Queen Victoria is deeply depressed after the death of her husband, disappearing from public. Her servant Brown, who adores her, through caress and admiration brings her back to life, but ... See full summary »
When Sarah Hopson realizes her successful high-rise New York lifestyle is devoid of meaning, she packs her bags and heads for her home town in the Scottish Borders to look for Sam, her ... See full summary »
Madame Ranevskaya (Rampling) is a spoiled aging aristocratic lady, who returns from a trip to Paris to face the loss of her magnificent Cherry Orchard estate after a default on the mortgage... See full summary »
One of the most important images of the Czech New Wave 60s, which was ranked among the top ten domestic films of all time. Feature debut screenwriter and director Ivan Passer is currently ... See full summary »
Centuries ago, under the sands of ancient Egypt, a prince was buried and his tomb eternally curses so that no man would ever again suffer from his evil ways. But hundreds of years later on ... See full summary »
Jason Scott Lee,
Early in the 20th century, family and friends gather at the country estate of a general's widow, Anna Petrovna. Sofia, the new wife of Anna's step-son, recognizes Misha, the brother-in-law ... See full summary »
The tragic, unexpected death of David in a car-crash causes the cozy, safe life of gardener Beth to be thrown into complete chaos. In the aftermath, as Beth begins to pick up the pieces, ... See full summary »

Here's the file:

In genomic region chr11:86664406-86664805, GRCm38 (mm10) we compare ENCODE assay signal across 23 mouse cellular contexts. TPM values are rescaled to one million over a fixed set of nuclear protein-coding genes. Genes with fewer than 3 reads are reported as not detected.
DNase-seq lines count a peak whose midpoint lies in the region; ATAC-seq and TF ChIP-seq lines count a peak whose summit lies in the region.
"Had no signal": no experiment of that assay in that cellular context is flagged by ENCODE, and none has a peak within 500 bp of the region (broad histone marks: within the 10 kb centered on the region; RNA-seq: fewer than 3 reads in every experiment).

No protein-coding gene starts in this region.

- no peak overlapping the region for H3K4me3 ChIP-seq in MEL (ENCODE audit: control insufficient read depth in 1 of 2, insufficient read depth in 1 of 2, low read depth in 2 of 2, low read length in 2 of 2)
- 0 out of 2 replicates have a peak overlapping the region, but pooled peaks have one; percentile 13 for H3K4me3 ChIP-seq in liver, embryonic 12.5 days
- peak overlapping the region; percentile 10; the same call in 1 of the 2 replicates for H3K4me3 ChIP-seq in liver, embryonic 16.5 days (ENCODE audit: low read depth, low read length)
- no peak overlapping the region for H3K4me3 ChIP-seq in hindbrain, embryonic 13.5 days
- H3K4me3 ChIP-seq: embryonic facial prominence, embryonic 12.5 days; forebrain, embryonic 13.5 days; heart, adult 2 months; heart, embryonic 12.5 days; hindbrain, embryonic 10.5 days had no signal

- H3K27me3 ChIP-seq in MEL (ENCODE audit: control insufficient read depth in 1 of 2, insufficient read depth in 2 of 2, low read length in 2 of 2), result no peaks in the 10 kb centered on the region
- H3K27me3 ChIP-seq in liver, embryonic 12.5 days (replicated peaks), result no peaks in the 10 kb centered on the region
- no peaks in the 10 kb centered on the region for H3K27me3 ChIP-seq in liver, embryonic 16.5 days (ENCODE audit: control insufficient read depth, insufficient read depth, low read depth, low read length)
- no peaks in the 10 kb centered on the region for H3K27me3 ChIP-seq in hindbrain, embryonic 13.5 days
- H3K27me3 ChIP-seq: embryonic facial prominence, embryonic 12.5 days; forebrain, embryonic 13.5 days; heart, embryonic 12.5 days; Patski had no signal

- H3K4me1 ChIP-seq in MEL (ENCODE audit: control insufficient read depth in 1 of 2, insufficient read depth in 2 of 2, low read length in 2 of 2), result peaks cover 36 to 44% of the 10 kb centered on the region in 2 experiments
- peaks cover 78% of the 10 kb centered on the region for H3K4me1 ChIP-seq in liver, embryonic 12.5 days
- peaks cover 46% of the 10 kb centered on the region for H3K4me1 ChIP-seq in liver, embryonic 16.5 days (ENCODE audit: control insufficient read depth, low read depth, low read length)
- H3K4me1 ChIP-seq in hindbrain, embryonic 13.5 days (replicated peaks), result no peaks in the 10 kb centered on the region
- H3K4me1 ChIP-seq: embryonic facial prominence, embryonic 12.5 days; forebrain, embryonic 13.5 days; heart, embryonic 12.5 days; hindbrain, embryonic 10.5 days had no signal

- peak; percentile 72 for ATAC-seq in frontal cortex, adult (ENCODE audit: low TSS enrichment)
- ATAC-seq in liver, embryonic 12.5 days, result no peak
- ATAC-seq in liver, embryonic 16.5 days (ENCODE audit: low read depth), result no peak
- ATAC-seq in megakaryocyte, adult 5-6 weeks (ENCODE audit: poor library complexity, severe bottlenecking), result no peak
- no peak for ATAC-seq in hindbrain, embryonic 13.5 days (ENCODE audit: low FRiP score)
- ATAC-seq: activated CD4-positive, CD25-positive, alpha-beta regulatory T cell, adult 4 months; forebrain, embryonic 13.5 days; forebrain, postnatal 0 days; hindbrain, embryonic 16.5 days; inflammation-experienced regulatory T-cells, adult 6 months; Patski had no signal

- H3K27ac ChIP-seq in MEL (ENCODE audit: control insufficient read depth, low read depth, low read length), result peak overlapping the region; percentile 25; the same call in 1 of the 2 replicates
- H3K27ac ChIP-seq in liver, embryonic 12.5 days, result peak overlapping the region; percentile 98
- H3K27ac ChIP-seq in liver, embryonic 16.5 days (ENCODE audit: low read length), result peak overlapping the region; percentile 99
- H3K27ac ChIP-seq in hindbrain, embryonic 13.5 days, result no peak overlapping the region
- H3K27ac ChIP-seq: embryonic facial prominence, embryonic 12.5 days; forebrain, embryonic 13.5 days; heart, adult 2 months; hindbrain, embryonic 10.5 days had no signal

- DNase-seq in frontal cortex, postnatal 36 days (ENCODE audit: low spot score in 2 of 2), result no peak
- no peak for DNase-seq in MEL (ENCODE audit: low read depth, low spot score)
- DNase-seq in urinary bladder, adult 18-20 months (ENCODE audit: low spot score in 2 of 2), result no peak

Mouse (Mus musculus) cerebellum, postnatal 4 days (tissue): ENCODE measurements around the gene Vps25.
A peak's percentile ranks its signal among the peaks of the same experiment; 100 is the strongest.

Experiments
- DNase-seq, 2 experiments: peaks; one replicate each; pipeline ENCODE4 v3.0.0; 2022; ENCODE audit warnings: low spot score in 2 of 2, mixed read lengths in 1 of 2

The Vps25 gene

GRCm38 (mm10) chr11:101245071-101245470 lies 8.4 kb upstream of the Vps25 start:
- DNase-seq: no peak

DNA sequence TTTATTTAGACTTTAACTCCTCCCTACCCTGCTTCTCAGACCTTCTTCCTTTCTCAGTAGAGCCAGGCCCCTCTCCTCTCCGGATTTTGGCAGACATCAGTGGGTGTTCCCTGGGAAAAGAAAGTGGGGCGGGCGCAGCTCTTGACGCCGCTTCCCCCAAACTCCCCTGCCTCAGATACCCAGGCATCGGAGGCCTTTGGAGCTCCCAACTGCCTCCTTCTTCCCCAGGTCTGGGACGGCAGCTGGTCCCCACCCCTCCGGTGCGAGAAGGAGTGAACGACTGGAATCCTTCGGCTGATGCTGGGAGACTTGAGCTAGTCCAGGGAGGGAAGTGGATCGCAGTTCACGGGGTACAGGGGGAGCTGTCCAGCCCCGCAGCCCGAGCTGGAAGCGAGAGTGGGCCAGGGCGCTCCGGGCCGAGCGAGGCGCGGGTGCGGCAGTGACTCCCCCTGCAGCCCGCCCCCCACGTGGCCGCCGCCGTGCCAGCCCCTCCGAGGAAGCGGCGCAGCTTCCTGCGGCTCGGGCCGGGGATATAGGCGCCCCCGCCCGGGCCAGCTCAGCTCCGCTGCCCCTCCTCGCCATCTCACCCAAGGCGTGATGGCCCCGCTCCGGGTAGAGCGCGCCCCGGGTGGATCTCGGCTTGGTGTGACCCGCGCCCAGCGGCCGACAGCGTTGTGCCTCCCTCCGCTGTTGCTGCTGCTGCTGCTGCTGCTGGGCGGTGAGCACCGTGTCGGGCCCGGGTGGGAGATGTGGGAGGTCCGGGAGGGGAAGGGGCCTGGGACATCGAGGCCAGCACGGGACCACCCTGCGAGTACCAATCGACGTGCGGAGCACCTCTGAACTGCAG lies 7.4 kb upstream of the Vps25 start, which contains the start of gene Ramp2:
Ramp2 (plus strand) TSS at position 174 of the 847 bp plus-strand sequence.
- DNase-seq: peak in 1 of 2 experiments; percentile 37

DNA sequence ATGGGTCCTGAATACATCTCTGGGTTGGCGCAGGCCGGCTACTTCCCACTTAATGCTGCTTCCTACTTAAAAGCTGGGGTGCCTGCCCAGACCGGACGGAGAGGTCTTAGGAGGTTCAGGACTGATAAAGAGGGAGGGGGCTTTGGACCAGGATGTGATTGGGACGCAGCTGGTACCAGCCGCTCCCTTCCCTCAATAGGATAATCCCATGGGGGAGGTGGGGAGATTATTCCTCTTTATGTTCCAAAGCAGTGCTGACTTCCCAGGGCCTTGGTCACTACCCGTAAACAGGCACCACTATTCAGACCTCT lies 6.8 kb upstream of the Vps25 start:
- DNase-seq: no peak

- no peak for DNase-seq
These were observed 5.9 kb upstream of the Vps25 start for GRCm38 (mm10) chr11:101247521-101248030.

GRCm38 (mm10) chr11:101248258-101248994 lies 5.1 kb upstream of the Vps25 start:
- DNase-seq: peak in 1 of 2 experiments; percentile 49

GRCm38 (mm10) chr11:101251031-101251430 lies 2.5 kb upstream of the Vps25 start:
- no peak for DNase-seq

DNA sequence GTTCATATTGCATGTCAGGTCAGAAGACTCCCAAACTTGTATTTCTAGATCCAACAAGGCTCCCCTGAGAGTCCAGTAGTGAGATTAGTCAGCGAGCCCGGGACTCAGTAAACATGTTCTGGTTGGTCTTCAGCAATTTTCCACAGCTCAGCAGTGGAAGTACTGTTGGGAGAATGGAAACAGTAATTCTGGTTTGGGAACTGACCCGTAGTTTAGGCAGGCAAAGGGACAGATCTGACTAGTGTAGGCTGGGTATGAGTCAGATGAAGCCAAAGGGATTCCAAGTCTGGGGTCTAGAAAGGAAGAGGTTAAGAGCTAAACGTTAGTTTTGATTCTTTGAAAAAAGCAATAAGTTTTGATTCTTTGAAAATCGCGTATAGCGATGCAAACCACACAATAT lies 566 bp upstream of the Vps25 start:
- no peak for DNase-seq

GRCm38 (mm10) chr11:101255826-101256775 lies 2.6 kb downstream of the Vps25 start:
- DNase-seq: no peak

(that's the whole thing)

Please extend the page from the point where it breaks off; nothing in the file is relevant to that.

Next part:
Queen Victoria is deeply depressed after the death of her husband, disappearing from public. Her servant Brown, who adores her, through caress and admiration brings her back to life, but that relationship creates scandalous situation and is likely to lead to monarchy crisis. Written by
The Queen's doctor, speaking with Henry Ponsonby, is reading aloud from the "Court Circular Balmoral" which states "...on Wednesday he attended a séance where he was pleased to listen to a recital of 'Auld Lang Syne' by Mr. Robert Burns himself." This would not have been possible, since 'Auld Lang Syne,' a Scots poem written by Robert Burns in 1788, and set to the tune of a traditional folk song, was published five years after John Brown died in 1883. See more »
You could buy that lot for garden ornaments and still see change from ten guineas.
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This movie is a treasure. Judi Dench deserved an Oscar for her work. If I ever see her on the street, I will apologize for the stupidity of the Academy. Billy Connolly was terrific also and deserved his own nomination. This movie is magnificent; one of the best I've seen in a long time. Even if you think this kind of thing is too Masterpiece Theatre, I think you would enjoy this.
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